chapter  12
51 Pages

Finite Element Analysis of Plates

In Chapters 4 through 11, analytical or numerical solutions of the differential equations governing beams, plates, and shells using exact integration, the Navier and Le´vy methods, or the Ritz method were presented for regular geometries. Analytical or the Ritz solutions cannot be readily developed when the geometry of the plate is not circular or rectangular, different portions of the plate boundary are subjected to different boundary conditions or nonlinearities are involved. In such cases, one must resort to approximate methods of analysis that are capable of predicting accurate solutions. The finite element method is a powerful numerical method for the solution of

differential equations that arise in various fields of engineering and applied science. The basic idea of the finite element method is to view a given domain as an assemblage of simple geometric shapes, called finite elements, for which it is possible to systematically generate the approximation functions needed in the solution of differential equations over a typical element. Thus, the finite element method is a piecewise application of the Ritz method, Galerkin’s method, least-squares method, and so on. For a given differential equation, it is possible to develop different finite element models, depending on the choice of the method used to generate algebraic equations among the undetermined coefficients of the approximate solution. The ability to represent geometrically complicated domains and ease of application of physical boundary conditions made the finite element method a practical tool of engineering analysis and design. For a detailed introduction to the finite element method, the reader is advised to consult the books by Zienkiewicz (1977), Zienkiewicz and Taylor (1991), Bathe (1996), Cook et al. (1989), and Reddy (2004b, 2006). In this chapter, we develop finite element models of classical and first-order shear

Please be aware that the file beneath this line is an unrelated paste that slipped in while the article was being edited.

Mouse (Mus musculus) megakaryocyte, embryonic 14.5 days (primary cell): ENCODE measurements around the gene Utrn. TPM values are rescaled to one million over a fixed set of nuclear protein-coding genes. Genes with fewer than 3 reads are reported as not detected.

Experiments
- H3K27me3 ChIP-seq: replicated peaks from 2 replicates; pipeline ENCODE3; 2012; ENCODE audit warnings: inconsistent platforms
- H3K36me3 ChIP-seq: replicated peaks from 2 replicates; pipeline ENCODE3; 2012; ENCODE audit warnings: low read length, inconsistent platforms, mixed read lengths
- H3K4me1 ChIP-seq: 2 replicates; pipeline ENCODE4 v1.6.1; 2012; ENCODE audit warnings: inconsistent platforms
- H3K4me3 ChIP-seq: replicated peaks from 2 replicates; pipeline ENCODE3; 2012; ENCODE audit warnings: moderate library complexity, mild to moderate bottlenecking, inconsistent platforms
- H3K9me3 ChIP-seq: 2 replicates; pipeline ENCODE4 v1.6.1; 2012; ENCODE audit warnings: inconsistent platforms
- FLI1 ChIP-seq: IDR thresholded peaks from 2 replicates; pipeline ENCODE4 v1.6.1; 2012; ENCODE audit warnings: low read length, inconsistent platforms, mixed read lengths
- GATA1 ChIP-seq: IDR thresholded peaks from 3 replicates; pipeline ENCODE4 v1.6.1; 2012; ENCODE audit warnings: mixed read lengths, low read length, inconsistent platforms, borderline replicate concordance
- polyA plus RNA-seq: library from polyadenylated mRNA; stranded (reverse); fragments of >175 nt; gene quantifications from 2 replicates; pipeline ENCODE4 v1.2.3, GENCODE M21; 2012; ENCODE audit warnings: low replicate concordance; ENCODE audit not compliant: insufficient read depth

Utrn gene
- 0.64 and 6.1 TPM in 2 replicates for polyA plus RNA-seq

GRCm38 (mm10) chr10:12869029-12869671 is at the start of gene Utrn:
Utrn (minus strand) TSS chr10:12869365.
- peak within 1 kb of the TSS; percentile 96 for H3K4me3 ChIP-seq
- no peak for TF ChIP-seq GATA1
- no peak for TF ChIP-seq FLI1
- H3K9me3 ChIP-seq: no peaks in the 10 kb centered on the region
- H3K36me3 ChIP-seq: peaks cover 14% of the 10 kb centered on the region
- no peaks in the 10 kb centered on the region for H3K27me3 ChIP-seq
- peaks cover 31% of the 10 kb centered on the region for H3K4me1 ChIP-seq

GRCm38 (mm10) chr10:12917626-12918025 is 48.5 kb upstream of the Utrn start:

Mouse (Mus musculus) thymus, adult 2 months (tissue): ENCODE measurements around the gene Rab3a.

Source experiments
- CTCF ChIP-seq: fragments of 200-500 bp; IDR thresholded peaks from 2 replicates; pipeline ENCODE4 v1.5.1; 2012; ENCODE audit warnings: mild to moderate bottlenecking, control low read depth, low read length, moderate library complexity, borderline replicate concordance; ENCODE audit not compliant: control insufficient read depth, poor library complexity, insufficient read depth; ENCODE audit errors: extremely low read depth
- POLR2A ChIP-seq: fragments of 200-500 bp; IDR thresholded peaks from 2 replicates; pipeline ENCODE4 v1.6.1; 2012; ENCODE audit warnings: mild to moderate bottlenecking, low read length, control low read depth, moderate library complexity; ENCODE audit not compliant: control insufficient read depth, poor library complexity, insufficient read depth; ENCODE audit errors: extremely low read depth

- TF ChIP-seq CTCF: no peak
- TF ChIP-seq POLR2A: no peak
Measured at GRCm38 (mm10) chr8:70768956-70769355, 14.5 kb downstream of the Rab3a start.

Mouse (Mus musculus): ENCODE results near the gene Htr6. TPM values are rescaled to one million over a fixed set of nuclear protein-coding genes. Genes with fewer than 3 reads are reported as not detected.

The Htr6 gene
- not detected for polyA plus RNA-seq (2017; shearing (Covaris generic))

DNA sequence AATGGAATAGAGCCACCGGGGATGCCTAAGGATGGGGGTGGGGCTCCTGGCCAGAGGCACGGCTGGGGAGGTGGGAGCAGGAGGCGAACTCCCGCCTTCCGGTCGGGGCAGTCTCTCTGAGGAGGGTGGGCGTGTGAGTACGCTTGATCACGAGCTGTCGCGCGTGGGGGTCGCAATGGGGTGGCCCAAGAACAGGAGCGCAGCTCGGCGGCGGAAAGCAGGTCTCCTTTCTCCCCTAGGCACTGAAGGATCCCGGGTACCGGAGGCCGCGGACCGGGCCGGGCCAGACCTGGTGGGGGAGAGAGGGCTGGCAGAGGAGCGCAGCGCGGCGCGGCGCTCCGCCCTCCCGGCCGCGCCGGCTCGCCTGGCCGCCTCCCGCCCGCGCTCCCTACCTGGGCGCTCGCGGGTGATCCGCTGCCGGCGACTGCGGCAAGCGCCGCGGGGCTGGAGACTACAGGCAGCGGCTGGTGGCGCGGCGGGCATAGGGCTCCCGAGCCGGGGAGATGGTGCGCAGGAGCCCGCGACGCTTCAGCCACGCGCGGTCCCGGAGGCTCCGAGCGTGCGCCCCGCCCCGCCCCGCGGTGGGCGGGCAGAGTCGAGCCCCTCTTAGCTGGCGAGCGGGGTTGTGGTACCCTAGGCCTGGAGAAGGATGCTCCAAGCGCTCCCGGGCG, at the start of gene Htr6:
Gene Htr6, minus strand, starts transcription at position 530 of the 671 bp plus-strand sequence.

deformation theories of plates; shell finite element models are not included as they are considerably more complicated than plates. Interested readers may consult finite element books in the list of references. The objective here is to present an introduction to the finite element method in the context of the material covered in this book. While the coverage is not exhaustive in terms of solving complicated

Triangular element

Quadrilateral element

of Elastic Plates and

of the finite method in the analysis of plate problems. It is important to bear in mind that any approximate method is a means to analyze a practical engineering problem and that analysis is not an end in itself, but rather an aid to design and manufacturing. The value of the theory and analytical solutions presented in the preceding chapters to gain insight into the behavior of simple plate problems is immense in the numerical modelling of complicated problems by any numerical method.